Saturday, October 13, 2012

Plant Parenthood

I've never really cared for tomatoes, which is unfortunate because I end up having to pick them out of the salads Jamie makes (she insists on putting them in). But what if I could find a tomato I actually liked? There are way more varieties out there than what you can buy in stores and they're fairly easy to grow. Possibly there's one I might like?

But maybe the more important question is: why don't I like them? I mean, besides the fact that they're mushy and taste too acidic or bitter or gross or something. Whatever it is, I just don't like them. I never really have. And what about you? Is there some vegetable you don't like, but wish you did? Maybe peas, or green beans, or brussels spouts, or broccoli? Why, and what is it you don't like about it? Maybe you could find a variety you like that you could grow in your own garden.

But if you couldn't, would you think it was fun to try to develop a better tasting (or whatever your criteria is) vegetable on your own? After all, gardeners who came before us didn't wait for seed companies to do it for them - they did it themselves. Why can't we?

That's the idea behind Breed Your Own Vegetable Varieties: The Gardener's & Farmer's Guide to Plant Breeding & Seed Saving by Carol Deppe. After Janisse Ray's book The Seed Underground fell flat for me, I stumbled across this one. Deppe tells of a teenager in northern Idaho named Glenn Drowns who wanted a watermelon – not a store-bought one – but a home grown watermelon. The problem was that the growing season was too short in Idaho. But when he learned about hybridization in a high school biology class, he got the idea of cross-pollinating plants with the hope of getting a watermelon that would ripen in his shortened season. And in only 4 years of gardening he developed 'Blacktail Mountain,' an early-ripening watermelon. And ordinary gardeners like you and me are doing the same thing with potatoes and peas and other veggies, and it doesn't have to be limited to taste or how early it produces – it's up you you and me.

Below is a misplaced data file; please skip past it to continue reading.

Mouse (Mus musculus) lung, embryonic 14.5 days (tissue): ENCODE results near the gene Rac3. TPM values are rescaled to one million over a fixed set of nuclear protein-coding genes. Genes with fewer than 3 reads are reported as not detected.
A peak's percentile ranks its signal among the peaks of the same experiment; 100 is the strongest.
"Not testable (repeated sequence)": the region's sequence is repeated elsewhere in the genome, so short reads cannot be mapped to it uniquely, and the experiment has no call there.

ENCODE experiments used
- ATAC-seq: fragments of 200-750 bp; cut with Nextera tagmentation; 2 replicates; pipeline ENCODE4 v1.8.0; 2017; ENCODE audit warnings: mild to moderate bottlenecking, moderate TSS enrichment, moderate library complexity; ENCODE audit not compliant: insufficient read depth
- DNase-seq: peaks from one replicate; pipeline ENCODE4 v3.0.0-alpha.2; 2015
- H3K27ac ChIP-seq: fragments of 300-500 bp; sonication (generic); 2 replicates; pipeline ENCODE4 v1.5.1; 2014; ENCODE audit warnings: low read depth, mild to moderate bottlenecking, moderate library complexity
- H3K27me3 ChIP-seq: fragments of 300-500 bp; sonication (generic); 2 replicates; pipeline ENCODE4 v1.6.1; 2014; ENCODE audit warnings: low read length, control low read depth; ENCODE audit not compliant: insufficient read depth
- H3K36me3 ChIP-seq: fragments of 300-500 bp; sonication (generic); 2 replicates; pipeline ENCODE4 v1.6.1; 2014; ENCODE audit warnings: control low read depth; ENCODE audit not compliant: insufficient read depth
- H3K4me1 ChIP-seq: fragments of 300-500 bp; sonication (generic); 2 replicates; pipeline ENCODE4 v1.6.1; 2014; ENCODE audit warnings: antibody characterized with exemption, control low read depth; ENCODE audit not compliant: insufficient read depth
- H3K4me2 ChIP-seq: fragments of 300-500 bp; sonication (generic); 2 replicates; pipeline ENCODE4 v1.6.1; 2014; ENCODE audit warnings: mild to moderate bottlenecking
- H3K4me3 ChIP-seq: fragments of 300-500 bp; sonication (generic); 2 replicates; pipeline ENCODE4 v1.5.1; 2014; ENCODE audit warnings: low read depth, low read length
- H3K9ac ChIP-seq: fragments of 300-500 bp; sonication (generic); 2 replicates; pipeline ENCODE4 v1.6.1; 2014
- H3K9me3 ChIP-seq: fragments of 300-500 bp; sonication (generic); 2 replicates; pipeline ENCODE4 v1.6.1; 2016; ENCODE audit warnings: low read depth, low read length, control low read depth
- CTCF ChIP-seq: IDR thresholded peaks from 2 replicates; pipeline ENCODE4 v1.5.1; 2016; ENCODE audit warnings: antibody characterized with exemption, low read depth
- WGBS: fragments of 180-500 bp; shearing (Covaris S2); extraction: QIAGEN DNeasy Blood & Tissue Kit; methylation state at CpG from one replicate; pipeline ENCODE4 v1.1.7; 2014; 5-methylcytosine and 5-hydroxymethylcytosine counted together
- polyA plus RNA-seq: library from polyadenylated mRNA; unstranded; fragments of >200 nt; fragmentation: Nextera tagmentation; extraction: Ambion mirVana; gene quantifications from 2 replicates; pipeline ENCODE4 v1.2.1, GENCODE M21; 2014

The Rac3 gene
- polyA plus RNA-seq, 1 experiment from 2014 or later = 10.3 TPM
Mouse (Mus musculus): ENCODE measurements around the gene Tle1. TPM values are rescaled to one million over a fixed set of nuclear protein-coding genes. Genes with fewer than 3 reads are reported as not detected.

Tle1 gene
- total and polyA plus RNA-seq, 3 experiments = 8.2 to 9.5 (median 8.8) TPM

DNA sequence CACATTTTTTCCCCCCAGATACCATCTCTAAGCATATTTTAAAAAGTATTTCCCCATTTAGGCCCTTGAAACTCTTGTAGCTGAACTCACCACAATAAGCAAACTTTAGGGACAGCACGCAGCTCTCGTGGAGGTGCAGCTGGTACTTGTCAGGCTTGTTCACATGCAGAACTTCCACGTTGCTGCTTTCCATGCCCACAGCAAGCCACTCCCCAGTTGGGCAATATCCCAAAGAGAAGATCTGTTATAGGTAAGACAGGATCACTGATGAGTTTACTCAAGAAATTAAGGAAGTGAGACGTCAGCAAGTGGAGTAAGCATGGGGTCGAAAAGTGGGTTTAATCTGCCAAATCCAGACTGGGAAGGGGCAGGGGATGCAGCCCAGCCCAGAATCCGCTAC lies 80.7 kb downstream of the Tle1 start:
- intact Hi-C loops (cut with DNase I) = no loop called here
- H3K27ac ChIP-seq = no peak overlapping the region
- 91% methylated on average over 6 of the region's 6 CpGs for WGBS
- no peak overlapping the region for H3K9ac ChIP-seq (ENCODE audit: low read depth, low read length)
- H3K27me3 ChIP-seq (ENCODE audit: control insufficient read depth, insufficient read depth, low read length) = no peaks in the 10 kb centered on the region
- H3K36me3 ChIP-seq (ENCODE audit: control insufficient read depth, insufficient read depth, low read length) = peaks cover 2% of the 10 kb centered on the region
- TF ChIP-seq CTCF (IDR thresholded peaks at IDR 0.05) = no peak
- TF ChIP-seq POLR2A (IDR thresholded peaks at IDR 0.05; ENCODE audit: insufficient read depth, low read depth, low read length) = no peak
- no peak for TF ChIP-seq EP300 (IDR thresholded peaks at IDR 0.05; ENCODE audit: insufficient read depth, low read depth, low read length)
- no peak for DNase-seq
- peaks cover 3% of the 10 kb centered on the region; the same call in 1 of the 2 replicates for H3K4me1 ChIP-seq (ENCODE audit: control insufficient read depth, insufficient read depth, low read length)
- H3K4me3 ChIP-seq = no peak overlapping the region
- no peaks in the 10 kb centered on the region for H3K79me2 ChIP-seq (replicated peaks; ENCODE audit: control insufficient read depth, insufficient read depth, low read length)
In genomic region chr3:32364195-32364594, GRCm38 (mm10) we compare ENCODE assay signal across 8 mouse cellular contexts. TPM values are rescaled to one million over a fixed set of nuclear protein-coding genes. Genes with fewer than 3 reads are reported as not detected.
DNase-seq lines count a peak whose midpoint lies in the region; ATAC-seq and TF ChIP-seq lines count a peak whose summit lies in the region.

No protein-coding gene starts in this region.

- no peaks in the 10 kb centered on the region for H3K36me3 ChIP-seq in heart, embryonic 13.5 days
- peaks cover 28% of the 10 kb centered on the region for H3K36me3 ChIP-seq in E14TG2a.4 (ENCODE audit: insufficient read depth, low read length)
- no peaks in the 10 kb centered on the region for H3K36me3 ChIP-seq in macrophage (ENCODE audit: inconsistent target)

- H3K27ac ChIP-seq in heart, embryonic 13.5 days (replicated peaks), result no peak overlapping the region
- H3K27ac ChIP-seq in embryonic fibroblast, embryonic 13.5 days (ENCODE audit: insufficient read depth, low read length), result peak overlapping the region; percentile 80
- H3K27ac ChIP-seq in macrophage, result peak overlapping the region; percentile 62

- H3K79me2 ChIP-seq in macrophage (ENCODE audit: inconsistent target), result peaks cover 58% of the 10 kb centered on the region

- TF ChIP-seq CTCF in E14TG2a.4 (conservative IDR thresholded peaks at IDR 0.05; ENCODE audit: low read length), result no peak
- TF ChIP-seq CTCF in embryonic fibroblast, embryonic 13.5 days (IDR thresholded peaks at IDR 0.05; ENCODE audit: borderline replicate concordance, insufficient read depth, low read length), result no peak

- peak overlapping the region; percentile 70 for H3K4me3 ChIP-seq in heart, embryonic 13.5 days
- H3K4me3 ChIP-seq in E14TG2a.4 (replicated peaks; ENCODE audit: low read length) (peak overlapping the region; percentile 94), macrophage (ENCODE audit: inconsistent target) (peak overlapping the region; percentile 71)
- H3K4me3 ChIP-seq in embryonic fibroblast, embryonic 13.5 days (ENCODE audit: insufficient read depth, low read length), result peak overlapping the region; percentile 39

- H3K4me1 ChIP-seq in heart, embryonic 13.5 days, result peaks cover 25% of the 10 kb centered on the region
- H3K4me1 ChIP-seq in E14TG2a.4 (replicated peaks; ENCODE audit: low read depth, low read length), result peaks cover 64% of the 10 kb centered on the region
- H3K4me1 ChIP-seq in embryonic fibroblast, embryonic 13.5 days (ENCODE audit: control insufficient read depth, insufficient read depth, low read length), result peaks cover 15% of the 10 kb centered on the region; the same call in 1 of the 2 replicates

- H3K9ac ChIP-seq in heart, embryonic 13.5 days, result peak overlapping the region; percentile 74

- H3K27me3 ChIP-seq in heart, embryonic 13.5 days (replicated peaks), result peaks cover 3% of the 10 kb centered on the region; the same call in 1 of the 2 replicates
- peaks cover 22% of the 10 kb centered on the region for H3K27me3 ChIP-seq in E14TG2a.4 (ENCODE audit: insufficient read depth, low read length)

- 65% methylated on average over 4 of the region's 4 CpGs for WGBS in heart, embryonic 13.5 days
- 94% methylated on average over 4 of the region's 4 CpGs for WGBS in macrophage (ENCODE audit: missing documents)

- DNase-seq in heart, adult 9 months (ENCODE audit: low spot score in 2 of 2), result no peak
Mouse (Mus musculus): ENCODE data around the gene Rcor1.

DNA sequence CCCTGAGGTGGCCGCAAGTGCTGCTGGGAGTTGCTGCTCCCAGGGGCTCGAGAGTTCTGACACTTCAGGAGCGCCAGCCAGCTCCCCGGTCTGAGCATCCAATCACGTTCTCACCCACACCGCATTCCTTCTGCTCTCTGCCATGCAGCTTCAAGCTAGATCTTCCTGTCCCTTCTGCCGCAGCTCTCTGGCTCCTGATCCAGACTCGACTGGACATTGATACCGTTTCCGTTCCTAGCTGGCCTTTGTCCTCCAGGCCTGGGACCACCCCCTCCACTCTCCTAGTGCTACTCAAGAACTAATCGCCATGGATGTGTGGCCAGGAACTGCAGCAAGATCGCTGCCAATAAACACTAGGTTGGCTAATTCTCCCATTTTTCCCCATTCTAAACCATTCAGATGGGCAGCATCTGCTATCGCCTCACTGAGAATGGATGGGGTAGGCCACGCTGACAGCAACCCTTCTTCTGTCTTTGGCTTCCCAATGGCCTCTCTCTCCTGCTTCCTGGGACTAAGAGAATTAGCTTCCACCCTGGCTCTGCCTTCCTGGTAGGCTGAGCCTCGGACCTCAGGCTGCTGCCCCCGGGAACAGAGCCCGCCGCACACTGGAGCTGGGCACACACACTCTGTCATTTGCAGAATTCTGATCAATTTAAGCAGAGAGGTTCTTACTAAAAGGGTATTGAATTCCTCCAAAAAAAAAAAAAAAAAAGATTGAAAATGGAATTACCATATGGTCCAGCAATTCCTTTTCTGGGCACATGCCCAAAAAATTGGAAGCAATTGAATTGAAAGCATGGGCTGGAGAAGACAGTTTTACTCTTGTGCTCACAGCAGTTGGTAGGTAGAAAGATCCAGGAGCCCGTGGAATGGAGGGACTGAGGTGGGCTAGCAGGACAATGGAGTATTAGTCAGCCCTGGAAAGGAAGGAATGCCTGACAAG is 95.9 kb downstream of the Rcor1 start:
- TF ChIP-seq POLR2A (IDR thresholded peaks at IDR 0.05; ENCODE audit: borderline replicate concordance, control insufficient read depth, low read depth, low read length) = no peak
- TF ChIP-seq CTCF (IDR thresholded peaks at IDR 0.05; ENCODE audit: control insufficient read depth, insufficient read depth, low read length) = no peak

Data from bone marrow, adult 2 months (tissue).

(Incidentally, did you see the recent study about organic foods? Researchers looked at over 200 studies and found no clear health benefit. Pesticide residues were slightly lower, but they were low either way. The main benefits they found were mostly environmental. See articles on Yahoo and NPR.)

The place to start is with varieties that already do well in your particular area and Deppe not only talks about where to find plant material and how to conduct your own simple trials, she also explains plant genetics in a fairly easy to understand way. Another book that might be useful is Seed to Seed: Seed Saving and Growing Techniques for Vegetable Gardeners by Suzanne Ashworth. It's a reference book that explains how to pollinate and save seeds from all different kinds of vegetables.

But in all honesty I'm not really interested enough in a better-tasting tomato to breed my own. Right now I only have time for a few plants here and there, and this fall/winter I'm trying parsnips and purple carrots, as well as a few other things like snap peas and lettuce. Still, it sounds interesting and like it could be fun, so when I get a little more time and more familiar with what's already out there – and better at growing those things – maybe I'll think about it again.

No comments:

Post a Comment